Student Entrepreneurs Find Success with Bowtie Brand
By Lindsey Derrick, Dalton Public Schools Contributor
In the summer of 2011, four upcoming juniors in high school came up with an idea to make a little spare money.
Instead of letting the idea go, Cole Calfee, Robert Hardaway, now both seniors at Dalton High; Cole Townsend, now a senior at Christian Heritage; and Sam Wilson, a senior at Morris Innovative High pursued the idea and made it reality. The end result was Bowtie Brand.
“We were broke,” Calfee said. “It was a group a friends thinking of ideas to make money, and we made the decision to actually do it.”
“Few actually go through with the ideas,” Hardaway said. “That’s the difference between us and others. We acted on it, and great things have come from it.”
At first, the boys were just going to have a clothing business and have the bowtie as their logo, but they perused the bowtie idea further and decided to specialize in it.
“Everyone looks good in a bowtie,” Hardaway said.
Once the idea was in place, they needed a way to make the ties.
They bought a 1953 Singer sewing machine on Craigslist, and started building Bowtie Brand.
The boys designed their own templates, bought the fabric and supplies, decided the shape and length, and of course, had to learn to sew.
“Yea, we’re 18-year-old guys who can sew,” they both said with a laugh.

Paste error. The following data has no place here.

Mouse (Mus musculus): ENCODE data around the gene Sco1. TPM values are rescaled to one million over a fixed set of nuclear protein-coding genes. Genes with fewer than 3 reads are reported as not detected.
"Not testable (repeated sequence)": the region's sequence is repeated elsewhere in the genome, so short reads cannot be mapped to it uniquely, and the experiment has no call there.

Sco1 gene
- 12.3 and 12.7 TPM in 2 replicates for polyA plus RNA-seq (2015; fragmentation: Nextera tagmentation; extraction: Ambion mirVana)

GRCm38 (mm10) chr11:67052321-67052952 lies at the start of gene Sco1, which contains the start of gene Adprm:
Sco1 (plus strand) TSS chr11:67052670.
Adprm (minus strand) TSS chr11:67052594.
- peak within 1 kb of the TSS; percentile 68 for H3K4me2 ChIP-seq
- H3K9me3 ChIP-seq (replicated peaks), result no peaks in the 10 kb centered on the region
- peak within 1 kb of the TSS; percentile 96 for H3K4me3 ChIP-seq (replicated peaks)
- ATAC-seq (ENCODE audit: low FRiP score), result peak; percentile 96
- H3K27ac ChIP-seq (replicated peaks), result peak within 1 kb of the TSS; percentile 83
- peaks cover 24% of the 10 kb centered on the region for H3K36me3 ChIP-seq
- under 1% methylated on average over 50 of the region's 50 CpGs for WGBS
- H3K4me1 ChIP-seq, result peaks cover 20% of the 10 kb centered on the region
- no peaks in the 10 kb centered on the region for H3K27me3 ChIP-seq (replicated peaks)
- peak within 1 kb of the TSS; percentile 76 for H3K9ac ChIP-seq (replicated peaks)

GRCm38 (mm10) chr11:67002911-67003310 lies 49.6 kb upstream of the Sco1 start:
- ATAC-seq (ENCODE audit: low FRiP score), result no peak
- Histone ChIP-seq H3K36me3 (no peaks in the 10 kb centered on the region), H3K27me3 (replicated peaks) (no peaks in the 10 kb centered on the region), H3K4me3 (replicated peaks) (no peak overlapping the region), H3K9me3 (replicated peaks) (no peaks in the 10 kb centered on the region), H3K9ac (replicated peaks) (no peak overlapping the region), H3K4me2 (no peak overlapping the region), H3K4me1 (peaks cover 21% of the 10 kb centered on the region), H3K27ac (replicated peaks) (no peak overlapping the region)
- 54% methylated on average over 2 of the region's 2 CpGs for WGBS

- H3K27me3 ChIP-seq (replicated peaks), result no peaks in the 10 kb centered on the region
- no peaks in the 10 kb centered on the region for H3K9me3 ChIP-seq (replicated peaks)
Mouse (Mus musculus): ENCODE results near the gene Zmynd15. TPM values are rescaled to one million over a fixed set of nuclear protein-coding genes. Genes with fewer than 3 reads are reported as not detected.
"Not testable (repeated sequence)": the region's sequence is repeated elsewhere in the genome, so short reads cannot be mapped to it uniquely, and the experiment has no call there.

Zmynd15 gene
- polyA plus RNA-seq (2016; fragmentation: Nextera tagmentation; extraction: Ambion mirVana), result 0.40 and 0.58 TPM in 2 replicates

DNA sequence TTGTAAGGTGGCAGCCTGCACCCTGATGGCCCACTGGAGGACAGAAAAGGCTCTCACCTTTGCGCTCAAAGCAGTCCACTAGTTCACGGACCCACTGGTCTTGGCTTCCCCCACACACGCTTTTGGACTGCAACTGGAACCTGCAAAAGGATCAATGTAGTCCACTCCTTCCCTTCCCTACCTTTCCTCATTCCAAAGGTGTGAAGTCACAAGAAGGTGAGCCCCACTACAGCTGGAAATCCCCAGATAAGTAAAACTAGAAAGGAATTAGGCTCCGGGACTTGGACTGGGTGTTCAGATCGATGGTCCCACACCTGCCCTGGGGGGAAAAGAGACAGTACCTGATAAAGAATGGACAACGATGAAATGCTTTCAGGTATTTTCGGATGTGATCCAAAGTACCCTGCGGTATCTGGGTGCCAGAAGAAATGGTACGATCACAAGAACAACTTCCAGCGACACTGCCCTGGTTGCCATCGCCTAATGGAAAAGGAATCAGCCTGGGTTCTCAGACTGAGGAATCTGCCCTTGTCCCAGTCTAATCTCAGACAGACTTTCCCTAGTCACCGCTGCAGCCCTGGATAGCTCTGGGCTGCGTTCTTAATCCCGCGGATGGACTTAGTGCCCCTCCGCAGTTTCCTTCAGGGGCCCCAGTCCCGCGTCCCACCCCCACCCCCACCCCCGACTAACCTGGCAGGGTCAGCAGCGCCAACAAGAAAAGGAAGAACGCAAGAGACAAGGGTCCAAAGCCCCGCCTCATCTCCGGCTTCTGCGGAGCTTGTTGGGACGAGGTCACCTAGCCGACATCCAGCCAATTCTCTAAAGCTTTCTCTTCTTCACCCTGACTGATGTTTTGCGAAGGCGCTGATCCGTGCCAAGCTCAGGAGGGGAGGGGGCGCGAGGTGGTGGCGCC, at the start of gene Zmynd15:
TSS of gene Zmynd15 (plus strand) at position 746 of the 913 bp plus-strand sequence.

Both Hardaway and Calfee, now both 18, admit that it took a while for them to produce a presentable bowtie.
At the beginning, it took around two hours to complete a tie. Now they can churn a bowtie out in around 30 minutes.
They launched the website last spring, and had around nine cotton ties that they made once an order came in.
The cotton ties sell for $38, a price that they decided was a happy medium to turn a profit—the boys haven’t even kept any money for themselves as of now. All the money they have made has gone back into Bowtie Brand.
“If the price was too high, no one would buy them, but if it was too low, people would think they were cheap,” said Hardaway.
The number of orders varies per week, but business got booming around Easter when they sometimes had to make 14 ties per night.
“We spent too many night sewing,” said Calfee. “We knew we had to get someone else to do it.”
Recently, they found a manufacturer in New York that is going to produce the ties. With the new manufacturer also comes a new product: silk bowties. The more expansive fabric will draw in a new type of customer, but the guys decided to also keep some cotton ties to appeal to both markets.
Bowtie Brand also has a huge following on college campuses around the nation. Some customers have taken on the role of campus representative at their colleges. To be a campus rep, those interested must apply for the position and send in their resume to the four founders. The boys then decide if they want this person to represent their company.
“It’s been awesome to see how interested they are in spreading the word of the company,” Calfee said about the campus reps.